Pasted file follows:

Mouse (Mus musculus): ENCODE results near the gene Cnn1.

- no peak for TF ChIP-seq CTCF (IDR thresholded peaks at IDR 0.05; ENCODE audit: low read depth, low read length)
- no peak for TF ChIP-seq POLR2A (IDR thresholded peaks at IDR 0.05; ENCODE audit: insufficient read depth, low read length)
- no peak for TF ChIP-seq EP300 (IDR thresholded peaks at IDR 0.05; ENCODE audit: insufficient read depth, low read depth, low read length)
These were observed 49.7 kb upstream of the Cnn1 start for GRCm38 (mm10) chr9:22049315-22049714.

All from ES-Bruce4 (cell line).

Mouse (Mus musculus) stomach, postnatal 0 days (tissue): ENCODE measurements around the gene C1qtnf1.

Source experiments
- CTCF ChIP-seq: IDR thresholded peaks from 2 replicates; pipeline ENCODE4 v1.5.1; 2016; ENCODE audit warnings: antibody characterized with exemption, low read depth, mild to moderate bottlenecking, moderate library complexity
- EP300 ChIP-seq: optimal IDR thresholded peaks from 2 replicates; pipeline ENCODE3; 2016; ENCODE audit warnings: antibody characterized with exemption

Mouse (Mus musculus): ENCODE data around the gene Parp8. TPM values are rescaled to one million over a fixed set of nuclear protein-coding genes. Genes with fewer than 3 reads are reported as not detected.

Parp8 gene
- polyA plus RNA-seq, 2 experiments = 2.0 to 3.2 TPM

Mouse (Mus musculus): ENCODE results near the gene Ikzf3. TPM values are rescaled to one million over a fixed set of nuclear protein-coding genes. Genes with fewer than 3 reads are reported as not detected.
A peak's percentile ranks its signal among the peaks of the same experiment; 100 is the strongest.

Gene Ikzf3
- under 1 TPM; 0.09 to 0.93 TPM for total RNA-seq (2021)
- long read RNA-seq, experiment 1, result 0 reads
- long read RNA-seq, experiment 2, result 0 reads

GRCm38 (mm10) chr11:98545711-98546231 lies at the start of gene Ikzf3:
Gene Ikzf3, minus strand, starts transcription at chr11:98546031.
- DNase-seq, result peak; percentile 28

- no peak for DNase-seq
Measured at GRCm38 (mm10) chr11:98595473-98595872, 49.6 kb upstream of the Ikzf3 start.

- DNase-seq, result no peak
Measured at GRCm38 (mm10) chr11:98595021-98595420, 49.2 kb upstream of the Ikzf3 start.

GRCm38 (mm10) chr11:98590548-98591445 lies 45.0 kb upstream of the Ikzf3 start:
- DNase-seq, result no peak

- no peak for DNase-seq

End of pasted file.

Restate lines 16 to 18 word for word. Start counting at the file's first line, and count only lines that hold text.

Gene Ikzf3
- under 1 TPM; 0.09 to 0.93 TPM for total RNA-seq (2021)
- long read RNA-seq, experiment 1, result 0 reads